When a headline begins with Teen Mom Leah gets more bad news about baby Ali, I feared the worst. Let’s be honest, it’s trash TV, but I cannot help my freakish addiction to these sad teenagers who can’t seem to get their stuff together. I am no Mother Theresa, but seriously ladies, what the heck is going on in your heads? And why, Netflix, did you decide to have this in your instant queue option?!
Watching episode after episode of Leah wondering why Ali is not keeping up with her sister breaks my heart. Her emotions seem tangible and I can taste her tears as my own. But reading these words below, makes me feel sad. Sad for me. I knew Addie had rapid head growth- I feared hydrocephalus. At one point, at Hasboro, I said to my husband: “It doesn’t matter what the doctors say, I’ve already diagnosed her as a hydrocephalic dwarf. So I’m prepared.” And I was. I embraced the news that she is not hydrocephalic like a champ, and I will forever be attempting to navigate life for her as an achondroplastic. I love my baby girl, and I will never let her suffer.
From the internet:
Enough with the mixed messages! First we have Corey contrasting a camouflage cap with a neon T-shirt, then Leah’s geneticist is trying to scare all our happy away. Just last week we were celebrating baby Ali’s “normal” test results and first time standing; tonight Leah was told her young daughter might actually suffer from skeletal dysplasia — or dwarfism. Whatever her condition turns out to be (and recent pictures show a very stark contrast between Ali and her twin sister’s development), we know their coal-mining fairy tale does not come true.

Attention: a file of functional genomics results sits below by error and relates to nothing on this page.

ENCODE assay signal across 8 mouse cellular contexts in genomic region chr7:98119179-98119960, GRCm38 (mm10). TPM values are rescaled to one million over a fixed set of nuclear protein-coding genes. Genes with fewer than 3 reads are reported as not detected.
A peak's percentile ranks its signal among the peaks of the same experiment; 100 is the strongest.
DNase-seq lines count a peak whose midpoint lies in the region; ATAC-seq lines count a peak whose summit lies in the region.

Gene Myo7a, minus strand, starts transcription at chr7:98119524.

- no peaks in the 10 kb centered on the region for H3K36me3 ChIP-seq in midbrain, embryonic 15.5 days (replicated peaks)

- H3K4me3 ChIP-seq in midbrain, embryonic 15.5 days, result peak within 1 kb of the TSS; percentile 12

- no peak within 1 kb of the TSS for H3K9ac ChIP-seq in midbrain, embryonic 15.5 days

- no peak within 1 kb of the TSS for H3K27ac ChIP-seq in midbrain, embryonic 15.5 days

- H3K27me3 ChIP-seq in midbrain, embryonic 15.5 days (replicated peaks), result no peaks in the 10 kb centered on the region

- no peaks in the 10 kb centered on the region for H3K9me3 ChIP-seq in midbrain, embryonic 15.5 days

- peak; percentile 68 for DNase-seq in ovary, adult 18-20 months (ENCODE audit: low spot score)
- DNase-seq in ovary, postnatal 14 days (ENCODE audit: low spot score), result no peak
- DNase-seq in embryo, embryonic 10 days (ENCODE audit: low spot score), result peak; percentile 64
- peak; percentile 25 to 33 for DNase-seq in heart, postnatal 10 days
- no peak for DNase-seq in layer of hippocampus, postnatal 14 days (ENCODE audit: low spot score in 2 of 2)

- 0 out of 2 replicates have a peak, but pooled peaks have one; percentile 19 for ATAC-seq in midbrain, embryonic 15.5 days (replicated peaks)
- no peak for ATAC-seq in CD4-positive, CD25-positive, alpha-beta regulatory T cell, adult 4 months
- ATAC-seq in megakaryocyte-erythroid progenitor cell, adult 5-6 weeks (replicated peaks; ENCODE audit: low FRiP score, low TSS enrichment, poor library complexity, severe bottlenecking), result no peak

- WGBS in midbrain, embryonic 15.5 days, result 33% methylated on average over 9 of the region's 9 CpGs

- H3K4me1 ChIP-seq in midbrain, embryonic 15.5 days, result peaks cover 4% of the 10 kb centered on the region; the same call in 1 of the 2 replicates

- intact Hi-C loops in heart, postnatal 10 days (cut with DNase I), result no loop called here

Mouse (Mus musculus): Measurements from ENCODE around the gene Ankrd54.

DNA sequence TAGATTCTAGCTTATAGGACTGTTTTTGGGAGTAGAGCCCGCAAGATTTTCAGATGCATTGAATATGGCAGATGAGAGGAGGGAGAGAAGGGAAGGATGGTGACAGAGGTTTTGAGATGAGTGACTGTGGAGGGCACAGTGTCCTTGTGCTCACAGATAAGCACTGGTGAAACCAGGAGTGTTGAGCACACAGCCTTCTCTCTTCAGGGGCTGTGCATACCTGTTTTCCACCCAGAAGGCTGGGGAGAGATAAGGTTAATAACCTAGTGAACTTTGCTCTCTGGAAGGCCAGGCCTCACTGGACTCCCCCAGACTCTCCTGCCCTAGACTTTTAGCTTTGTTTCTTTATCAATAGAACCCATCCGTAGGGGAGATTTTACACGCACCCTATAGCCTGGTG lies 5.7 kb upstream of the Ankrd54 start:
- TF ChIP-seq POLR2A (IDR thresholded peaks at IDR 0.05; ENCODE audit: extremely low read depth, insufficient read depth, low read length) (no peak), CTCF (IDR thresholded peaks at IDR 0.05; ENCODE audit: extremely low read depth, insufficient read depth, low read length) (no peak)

Can we start with the word suffer? Addie won’t ever dunk a basketball in the WNBA, but I hardly think that she’s going to, or is, suffering from achondroplasia. It’s a diagnosis. An explanation as to why she is so “wee”, but she is amazing. She is beautiful. She is Adelaide Eileen. My child is a dwarf, but she does not suffer. In fact, she thrives- AND, she lives to tell George all about it!
There are a ton of issues with the multiple brief accounts of “Leah and Ali”, but my main “beef” lies with the suffering, sadness, fear, and delayed commentary. Addie is not suffering, and neither are Dave nor myself. We have no sadness, and no fear. We are aware of some of the challenges she may face, but we do not fear them. And as far as delays go, Addie is on track with the AH (average height) children, so we have no worries there. But, should she fall behind, there is a chart specifically for HER!
This is my PSA: being a dwarf does not mean you suffer. There can be many scary situations ahead for Addie, but there are an infinite number of possibilities for all of the amazing experiences that lay ahead for her, too! Good luck to baby Ali- may you be little or may you be big, you don’t have to suffer for anything.